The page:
The grandiose pledges of Brexit advocates 2016 will be more modest two years later. Instead of boasting that the EU is providing £ 350 million a week for the National Health Service and other programs (a key, albeit misleading, Brexit campaign plan), supporters instead reassure British consumers that it does not being forced to fight their neighbors for the last can of beans in the local supermarket. Probably.
The prospect that Britain will be forced to leave the EU next year without having negotiated an agreement on future economic relations with Europe will be very real, and newly appointed Brexit Secretary Dominic Raab said Tuesday the government is making preparations. Make sure that there is enough food "If that happens, he rejected allegations that the government was" stocking "food, and said it would simply work with private suppliers to make sure there were no breaks.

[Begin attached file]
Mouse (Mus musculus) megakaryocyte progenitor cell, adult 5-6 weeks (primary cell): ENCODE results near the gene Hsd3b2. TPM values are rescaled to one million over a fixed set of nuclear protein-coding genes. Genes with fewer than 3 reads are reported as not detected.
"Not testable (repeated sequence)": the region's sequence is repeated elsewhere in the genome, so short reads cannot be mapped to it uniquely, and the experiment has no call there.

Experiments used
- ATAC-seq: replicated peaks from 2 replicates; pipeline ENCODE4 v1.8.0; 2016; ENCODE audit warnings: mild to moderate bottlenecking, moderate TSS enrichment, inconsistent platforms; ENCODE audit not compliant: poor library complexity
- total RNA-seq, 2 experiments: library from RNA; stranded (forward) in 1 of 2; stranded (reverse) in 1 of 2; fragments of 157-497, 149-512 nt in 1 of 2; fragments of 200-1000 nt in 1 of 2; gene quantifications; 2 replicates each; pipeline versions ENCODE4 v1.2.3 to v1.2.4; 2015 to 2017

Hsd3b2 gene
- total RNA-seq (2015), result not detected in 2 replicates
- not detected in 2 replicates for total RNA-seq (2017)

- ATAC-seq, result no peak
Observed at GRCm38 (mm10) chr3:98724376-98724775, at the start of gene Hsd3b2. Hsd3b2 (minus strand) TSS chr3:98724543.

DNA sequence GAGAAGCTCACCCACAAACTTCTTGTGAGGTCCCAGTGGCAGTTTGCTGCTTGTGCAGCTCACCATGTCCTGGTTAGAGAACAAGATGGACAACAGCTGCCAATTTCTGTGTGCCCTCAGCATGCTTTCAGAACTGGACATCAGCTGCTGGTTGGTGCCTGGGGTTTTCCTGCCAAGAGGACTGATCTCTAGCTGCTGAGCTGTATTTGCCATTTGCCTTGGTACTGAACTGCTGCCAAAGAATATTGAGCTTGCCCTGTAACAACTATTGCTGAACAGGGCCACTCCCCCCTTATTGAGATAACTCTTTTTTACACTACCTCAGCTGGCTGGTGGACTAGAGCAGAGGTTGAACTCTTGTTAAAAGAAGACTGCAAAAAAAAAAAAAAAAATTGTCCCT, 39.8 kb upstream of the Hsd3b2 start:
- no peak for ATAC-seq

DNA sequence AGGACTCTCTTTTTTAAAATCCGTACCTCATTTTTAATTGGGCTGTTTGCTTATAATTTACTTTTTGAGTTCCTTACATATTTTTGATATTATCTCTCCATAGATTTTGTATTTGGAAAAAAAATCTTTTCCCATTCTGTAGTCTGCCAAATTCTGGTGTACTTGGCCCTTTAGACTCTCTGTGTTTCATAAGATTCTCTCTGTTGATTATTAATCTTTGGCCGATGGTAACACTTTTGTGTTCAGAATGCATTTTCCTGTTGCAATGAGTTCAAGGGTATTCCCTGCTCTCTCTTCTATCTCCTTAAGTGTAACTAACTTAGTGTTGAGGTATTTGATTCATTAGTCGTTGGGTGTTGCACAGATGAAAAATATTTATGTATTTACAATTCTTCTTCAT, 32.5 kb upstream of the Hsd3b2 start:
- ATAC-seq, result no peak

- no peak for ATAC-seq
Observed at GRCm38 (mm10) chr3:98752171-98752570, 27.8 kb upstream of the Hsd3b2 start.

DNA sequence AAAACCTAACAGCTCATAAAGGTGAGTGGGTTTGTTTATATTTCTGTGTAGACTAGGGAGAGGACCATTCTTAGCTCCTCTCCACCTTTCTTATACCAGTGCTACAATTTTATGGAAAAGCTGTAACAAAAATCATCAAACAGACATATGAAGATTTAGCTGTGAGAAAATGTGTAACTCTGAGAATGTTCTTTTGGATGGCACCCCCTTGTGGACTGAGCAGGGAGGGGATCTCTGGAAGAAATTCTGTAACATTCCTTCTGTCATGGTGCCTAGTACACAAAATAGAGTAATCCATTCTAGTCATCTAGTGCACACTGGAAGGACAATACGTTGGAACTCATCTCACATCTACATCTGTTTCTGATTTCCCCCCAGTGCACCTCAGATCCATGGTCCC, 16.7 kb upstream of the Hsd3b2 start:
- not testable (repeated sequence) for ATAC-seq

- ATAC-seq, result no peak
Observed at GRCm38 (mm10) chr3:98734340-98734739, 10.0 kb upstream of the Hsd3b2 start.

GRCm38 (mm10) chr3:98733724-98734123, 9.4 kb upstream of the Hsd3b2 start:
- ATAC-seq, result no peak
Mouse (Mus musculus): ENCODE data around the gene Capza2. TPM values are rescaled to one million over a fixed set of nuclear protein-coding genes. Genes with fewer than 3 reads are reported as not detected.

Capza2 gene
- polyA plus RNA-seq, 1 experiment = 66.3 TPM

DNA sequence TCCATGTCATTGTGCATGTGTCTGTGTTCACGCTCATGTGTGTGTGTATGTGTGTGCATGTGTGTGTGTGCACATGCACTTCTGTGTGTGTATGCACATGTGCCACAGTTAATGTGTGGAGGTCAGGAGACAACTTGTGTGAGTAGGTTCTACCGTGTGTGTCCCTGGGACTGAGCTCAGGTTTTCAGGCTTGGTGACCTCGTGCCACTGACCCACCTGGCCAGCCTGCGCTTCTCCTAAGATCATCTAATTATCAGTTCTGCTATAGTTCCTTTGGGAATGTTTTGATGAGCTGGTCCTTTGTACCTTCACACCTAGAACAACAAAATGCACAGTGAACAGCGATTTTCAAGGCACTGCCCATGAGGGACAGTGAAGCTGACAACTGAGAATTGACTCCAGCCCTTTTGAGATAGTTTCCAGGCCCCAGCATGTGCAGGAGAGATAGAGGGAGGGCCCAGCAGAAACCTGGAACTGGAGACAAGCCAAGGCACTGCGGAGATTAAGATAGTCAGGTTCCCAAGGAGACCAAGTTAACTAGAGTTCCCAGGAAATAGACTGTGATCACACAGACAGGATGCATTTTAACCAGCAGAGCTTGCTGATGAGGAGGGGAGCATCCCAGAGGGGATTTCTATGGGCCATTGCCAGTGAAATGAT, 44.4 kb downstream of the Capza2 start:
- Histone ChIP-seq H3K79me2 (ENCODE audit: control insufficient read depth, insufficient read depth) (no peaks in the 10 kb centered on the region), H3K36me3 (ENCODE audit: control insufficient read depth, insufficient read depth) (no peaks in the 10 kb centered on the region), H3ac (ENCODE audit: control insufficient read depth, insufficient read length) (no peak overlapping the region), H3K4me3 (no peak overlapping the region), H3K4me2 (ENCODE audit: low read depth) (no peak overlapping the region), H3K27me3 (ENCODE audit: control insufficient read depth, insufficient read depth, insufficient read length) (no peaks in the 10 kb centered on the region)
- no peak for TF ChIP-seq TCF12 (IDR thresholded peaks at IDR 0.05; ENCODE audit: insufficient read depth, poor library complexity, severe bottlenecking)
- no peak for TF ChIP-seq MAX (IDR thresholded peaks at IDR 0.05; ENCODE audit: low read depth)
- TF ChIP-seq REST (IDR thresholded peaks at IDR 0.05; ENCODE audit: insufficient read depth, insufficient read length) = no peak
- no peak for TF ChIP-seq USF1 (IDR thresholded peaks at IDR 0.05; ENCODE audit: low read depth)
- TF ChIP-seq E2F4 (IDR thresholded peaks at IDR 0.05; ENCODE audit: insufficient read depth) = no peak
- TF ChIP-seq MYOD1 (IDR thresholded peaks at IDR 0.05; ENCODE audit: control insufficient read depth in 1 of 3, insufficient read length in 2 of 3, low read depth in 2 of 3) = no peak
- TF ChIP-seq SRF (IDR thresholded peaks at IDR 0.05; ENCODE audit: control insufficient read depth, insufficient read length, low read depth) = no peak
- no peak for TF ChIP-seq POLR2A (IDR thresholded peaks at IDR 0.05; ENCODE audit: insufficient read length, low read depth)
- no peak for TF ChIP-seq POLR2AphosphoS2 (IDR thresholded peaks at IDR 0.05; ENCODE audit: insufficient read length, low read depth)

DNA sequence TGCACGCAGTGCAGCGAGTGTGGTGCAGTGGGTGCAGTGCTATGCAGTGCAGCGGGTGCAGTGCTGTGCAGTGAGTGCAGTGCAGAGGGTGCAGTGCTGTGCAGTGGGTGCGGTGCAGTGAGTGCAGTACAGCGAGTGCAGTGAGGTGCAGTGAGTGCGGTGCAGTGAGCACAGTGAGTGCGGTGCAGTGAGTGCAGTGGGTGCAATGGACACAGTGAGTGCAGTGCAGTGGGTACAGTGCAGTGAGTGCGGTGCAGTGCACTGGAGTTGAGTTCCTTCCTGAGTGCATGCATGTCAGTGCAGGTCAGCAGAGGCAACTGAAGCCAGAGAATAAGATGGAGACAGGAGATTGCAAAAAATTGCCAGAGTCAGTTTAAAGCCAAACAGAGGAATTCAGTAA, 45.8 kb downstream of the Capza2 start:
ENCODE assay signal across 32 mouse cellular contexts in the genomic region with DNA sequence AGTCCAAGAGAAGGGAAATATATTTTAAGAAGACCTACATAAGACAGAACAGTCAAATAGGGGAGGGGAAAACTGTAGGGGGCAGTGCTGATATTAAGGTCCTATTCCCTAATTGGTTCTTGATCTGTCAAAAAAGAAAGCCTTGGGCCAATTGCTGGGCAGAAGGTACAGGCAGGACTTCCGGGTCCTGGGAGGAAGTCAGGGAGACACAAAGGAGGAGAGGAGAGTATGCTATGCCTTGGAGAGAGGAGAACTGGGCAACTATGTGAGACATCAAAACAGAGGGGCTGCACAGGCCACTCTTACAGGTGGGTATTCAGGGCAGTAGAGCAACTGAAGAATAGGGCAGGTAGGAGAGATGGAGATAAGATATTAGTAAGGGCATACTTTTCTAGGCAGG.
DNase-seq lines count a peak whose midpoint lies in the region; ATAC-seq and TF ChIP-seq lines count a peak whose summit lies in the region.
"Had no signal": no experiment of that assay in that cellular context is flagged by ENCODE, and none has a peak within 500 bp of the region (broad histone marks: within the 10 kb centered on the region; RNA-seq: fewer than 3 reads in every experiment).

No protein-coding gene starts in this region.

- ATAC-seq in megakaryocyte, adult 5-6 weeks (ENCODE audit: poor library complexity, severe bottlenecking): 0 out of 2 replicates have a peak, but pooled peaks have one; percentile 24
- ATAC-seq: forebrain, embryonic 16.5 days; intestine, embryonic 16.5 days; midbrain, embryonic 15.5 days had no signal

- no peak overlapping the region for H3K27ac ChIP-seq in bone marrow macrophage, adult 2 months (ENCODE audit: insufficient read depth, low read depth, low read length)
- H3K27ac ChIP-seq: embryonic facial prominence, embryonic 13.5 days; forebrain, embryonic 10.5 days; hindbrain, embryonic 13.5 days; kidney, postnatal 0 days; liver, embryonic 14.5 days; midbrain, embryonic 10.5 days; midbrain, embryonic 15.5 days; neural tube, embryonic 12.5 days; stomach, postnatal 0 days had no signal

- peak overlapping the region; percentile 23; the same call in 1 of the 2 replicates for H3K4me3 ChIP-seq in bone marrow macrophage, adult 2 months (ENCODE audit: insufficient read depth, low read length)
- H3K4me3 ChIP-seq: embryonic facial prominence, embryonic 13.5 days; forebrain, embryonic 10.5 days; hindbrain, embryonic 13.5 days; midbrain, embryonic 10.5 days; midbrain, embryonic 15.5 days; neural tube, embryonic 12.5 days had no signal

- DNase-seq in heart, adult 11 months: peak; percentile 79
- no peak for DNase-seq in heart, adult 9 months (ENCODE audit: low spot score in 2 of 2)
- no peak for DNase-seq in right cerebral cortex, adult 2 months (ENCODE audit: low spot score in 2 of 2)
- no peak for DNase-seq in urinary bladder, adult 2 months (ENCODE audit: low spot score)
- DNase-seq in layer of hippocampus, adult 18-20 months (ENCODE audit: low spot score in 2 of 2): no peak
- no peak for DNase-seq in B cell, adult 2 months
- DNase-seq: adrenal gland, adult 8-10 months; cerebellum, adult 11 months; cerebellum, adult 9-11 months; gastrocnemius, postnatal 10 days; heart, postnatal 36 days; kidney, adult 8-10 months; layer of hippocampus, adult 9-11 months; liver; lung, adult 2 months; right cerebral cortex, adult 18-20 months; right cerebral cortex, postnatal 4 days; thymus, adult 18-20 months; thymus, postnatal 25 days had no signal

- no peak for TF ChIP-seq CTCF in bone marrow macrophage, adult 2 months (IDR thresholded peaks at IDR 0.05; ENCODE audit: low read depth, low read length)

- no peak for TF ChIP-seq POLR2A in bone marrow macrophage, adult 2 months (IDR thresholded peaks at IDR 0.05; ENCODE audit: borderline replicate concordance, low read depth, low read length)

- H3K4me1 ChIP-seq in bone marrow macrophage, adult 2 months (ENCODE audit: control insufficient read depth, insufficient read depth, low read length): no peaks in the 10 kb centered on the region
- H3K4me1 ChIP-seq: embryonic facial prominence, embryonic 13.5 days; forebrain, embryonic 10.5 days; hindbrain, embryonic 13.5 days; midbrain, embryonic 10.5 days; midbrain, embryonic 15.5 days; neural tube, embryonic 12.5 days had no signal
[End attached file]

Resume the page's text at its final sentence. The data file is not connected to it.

Britain produces only about 49 percent of its own food, and 30 percent is imported from EU countries, so disruptions could be significant if Britain cuts out without a trade agreement. According to the Guardian, other contingency plans at the plants include the possibility that "armed forces could be deployed to perform various civilian functions, including the use of RAF jets to transport food supplies across the country."
Not all bad news about the autarky front. As the Guardian [Lisa] & # 39; Carroll notes, while the UK is a net importer for almost every category of food, it enjoys a trade surplus in 'drinks', mainly thanks to Scotch whiskey. That could be useful soon.